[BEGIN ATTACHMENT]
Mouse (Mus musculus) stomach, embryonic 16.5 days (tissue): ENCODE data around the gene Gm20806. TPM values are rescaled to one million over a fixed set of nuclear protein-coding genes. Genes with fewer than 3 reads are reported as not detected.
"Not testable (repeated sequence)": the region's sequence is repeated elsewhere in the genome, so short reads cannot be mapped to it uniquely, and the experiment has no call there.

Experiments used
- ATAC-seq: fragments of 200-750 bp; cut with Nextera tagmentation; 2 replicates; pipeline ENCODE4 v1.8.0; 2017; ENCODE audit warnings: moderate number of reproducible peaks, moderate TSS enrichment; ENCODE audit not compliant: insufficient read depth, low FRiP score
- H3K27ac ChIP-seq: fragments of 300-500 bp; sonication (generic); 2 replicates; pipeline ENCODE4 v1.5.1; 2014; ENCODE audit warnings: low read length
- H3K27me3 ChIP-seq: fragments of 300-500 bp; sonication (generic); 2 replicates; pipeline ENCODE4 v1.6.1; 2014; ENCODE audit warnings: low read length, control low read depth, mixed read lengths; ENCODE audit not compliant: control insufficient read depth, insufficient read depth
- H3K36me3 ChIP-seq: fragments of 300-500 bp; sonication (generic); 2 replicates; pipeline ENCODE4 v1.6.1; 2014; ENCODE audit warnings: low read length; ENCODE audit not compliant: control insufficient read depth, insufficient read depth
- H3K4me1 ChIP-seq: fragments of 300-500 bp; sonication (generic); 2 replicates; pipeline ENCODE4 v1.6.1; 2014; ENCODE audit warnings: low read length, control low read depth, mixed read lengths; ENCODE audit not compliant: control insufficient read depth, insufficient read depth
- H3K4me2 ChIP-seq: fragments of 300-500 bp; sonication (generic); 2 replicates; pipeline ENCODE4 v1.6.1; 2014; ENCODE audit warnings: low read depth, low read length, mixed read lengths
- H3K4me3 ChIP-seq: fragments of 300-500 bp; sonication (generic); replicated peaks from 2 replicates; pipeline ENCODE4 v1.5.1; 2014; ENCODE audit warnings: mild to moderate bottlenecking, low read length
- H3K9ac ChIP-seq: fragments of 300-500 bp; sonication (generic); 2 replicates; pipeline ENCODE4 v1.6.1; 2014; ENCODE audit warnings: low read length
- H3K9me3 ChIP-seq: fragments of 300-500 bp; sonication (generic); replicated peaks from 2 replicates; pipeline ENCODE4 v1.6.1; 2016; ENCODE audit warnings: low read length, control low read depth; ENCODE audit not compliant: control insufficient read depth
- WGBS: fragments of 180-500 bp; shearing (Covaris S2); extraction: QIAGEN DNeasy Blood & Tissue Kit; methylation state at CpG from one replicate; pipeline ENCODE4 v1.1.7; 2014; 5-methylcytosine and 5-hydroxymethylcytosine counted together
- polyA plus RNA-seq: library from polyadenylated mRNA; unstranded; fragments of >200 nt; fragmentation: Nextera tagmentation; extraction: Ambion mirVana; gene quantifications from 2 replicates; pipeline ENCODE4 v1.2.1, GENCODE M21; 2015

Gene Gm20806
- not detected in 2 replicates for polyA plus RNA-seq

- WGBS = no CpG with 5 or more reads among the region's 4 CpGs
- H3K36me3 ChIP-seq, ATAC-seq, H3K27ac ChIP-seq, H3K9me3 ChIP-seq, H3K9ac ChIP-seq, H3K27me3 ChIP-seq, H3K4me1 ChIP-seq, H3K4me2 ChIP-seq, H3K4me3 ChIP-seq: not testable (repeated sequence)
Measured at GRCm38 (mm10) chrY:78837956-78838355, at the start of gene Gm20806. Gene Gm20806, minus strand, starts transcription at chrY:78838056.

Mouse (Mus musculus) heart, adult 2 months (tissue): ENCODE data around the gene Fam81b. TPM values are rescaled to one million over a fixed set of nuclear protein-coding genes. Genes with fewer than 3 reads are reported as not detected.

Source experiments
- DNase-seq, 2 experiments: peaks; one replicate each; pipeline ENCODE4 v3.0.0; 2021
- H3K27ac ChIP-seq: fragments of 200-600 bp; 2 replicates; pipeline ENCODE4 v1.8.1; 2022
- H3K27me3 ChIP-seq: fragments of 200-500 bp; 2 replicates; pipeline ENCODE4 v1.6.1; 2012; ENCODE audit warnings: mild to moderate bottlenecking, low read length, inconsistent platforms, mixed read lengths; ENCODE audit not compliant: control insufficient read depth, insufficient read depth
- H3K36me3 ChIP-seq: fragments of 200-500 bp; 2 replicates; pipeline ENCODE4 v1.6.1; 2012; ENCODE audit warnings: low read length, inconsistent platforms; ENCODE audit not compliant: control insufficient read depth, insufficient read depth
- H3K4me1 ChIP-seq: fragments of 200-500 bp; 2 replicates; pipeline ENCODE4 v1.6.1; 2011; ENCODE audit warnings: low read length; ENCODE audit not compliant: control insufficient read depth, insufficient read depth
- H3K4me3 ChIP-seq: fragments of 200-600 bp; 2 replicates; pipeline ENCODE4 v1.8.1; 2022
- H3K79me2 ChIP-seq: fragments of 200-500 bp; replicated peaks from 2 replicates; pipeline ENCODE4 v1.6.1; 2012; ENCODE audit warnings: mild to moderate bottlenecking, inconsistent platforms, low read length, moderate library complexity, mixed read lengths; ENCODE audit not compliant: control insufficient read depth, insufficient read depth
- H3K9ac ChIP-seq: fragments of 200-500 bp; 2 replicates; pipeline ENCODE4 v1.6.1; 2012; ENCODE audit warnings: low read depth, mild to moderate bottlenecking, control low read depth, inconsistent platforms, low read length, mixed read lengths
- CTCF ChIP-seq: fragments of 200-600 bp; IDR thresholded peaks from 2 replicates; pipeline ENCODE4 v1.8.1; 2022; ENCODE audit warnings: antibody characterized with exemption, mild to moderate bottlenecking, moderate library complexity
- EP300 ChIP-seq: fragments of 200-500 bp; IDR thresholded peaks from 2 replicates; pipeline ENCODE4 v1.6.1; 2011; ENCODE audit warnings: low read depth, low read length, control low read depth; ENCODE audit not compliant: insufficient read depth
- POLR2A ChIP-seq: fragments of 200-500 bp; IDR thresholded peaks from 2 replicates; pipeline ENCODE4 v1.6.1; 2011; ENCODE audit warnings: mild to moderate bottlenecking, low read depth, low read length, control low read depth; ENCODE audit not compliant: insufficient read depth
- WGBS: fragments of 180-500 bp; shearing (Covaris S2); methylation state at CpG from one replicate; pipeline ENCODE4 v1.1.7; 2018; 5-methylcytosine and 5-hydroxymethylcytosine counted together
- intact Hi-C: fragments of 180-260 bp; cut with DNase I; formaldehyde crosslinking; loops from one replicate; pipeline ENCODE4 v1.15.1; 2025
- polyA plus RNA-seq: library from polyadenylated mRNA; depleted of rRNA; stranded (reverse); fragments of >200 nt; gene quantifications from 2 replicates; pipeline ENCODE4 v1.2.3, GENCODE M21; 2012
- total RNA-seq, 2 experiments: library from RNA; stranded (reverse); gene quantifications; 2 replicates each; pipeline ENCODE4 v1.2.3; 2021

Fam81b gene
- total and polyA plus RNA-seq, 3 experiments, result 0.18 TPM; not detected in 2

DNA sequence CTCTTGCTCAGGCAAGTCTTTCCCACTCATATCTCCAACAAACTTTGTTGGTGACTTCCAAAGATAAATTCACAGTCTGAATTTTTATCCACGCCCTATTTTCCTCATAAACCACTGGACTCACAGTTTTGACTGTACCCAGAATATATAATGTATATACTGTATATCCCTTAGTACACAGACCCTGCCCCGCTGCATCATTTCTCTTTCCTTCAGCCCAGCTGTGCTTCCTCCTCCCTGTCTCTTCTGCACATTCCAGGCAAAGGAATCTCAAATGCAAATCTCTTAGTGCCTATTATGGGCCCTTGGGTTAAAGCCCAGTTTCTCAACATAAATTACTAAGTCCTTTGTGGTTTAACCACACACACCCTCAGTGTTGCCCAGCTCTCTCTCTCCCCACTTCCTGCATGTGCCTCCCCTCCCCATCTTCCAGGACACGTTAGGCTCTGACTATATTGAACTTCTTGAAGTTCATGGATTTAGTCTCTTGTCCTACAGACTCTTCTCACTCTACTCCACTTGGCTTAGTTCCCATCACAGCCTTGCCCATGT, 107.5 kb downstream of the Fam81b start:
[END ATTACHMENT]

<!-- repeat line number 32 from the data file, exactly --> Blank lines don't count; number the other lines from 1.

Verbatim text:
- POLR2A ChIP-seq: fragments of 200-500 bp; IDR thresholded peaks from 2 replicates; pipeline ENCODE4 v1.6.1; 2011; ENCODE audit warnings: mild to moderate bottlenecking, low read depth, low read length, control low read depth; ENCODE audit not compliant: insufficient read depth